Article by Jack Bacheler.
Cotton Insects and Weather
As always, our unfolding ‘cotton insect pest year’ will be influenced by present and upcoming weather patterns. Although most areas of the state presently have adequate moisture, our present and predicted upcoming extremely hot and dry conditions can significantly impact on insects and their potential damage, both positive and negative. In most years, insects on the front burner will be stink bugs, bollworms, plant bugs, spider mites *(we like to claim these arthropods as insects) and cotton aphids.
Plant Bugs on Cotton
We have had some fields treated for a combination of square retention counts approaching or less than 80% along with adult plant bugs, probably recently assisted by the accelerated movement adult plant bugs from rapidly drying down non-cotton hosts to cotton. Producers should be advised to withhold treatment until both square retention drops to the range of 80% or less and 8 or more plant bugs per 100 sweeps are found. At this time of year in NC, a high proportion of plant bugs found on cotton should be adults. Once cotton is approximately a week into blooming, the use of a black or dark-colored ground cloth is advised because the small bright green plant bug nymphs may become more prevalent and are more easily seen on a dark background. Black or dark ground cloths can be 1) constructed (either 2.5 to 3 feet in length and unrolled to the appropriated row width between two stakes, such as tobacco “sticks”, 2) made by spraying readily available white ground cloths, or 3) purchased commercially from some vendors such as Great Lakes IPM in both 2.5 and 3-foot lengths.
If treatment is needed for plant bugs, the use of chloronicotinoids such as Centric, Admire Pro and Belay should be restricted to cases of exceeding the threshold by perhaps 1.5-fold or less. This class of insecticides may help lessen the need for subsequent sprays for cotton aphids and spider mites. The bigger guns such as Bidrin, Brigadier, acephate, Transform and Endigo should be deployed in cases of higher plant bug levels and/or for subsequent sprays. The use of these latter materials has a greater negative impact on several beneficial insects, however, increasing the odds of having to treat later for aphids and spider mites.
Spider Mites on Cotton
Given that we have already received several reports building mite populations this past week and because this species often thrives in hot dry weather, cotton fields should be monitored for this pest. Although most immature and adults mites and their eggs will be on the undersides of leaves, initial mite infestations appear as light stippling from above. Because spider mites are tiny arthropods, their eggs and immature forms are best viewed under a hand lens. Worsening infestations are characterized by reddening or “bronzing”, then yellowing and finally by defoliation of primarily lower leaves. Our suggested threshold is “general leaf discoloration (chlorosis, bronzing, or both), plus live mites over most of the field and defoliation from mites in 25 percent or more of the field.” If rain is imminent, we advise producers to delay treatment and reevaluate 3 to 4 days after the rain due to 1) the potential development of a mite fungal pathogen and 2) rainfall relieves cotton plants of much of the stress from mites under dry conditions. High volume (a minimum of 10 or more gallons of finished product per acre) and pressure (50-70 psi) are recommended for mite control.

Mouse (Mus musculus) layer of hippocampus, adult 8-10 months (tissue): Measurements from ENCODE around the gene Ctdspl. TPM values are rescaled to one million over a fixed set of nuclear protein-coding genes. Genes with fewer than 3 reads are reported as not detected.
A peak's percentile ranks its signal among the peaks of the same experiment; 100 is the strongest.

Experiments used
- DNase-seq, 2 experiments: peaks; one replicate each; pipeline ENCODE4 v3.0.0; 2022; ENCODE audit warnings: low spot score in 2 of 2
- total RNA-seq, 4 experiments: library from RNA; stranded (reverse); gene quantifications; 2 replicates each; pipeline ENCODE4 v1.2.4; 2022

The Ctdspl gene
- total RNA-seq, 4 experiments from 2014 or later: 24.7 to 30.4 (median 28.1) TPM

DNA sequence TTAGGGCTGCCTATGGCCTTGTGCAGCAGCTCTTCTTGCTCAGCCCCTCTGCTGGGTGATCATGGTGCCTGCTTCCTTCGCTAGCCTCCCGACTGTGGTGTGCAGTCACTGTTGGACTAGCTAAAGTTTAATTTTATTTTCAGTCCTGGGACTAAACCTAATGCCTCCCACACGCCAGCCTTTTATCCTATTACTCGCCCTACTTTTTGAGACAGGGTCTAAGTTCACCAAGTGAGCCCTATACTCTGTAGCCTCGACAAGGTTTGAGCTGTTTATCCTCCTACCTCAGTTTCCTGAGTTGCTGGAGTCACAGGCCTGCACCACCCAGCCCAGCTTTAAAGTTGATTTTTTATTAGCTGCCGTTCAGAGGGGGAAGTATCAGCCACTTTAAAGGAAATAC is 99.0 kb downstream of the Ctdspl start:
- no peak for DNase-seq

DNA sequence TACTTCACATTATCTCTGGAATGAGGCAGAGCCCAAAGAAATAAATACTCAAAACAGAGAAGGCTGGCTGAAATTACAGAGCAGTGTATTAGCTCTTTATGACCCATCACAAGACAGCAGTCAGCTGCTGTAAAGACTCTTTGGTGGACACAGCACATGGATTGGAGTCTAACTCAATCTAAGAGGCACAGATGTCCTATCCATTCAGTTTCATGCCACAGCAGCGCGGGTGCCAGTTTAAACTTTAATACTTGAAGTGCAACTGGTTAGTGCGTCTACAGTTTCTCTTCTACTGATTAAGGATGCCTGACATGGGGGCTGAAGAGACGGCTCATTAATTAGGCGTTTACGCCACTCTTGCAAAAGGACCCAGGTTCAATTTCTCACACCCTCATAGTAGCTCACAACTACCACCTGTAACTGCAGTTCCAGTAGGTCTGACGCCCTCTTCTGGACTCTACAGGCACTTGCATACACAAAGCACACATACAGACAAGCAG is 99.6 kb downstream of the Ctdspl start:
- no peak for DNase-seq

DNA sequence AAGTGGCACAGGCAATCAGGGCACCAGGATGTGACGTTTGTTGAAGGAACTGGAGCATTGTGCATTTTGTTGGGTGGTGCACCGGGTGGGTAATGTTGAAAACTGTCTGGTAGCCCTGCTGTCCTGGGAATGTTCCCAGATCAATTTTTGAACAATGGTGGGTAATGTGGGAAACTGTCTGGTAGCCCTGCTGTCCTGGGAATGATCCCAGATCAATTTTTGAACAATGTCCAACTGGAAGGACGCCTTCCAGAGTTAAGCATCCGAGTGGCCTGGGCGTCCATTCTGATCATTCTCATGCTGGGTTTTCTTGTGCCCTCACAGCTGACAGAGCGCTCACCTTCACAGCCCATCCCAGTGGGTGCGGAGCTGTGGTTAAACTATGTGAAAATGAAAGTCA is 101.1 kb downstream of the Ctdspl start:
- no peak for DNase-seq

Stink Bugs on Cotton
Some cotton is now beginning to bloom. Producers should be encouraged to assess internal damage to quarter-size bolls by approximately the end of the first week or early in the second week of bloom. Remember that weeks 3-5 of the bloom period constitute the interval when cotton is most susceptible to yield-reducing boll damage. The more protective recommended 10% internal boll damage threshold recommended during this time period is also when scouting really pays for itself – and then some. Stink bug levels appear to be on the high side so far this spring and summer, although their potential damage to this year’s cotton crop will be determined over the next 5 weeks, primarily based on this crop’s attractiveness and susceptibility to brown and green stink bugs. Generally, the wetter the weather, the greater the potential damage from stink bugs. If we receive extended hot dry weather in the coming weeks, stink bug damage to cotton will likely be less due the increasingly unattractive plants. Most of us would opt for higher potential stink bug damage if it were associated with more generous rainfall patterns and higher potential yields.
Bollworms on Cotton
Based on the timing of heavy silking and ear development over most of the state’s field corn, it would appear at this time that the bollworm moth flight should be about on schedule. The intensity of this flight will in part be determined by the percent of corn ears infested with earworms. As contrasted to conventional non-Bt cotton, if a bollworm threshold is met, our 2-gene WideStrike and Bollgard II varieties often reach the treatment threshold in the range of 7 to 10 days or so later than conventional varieties.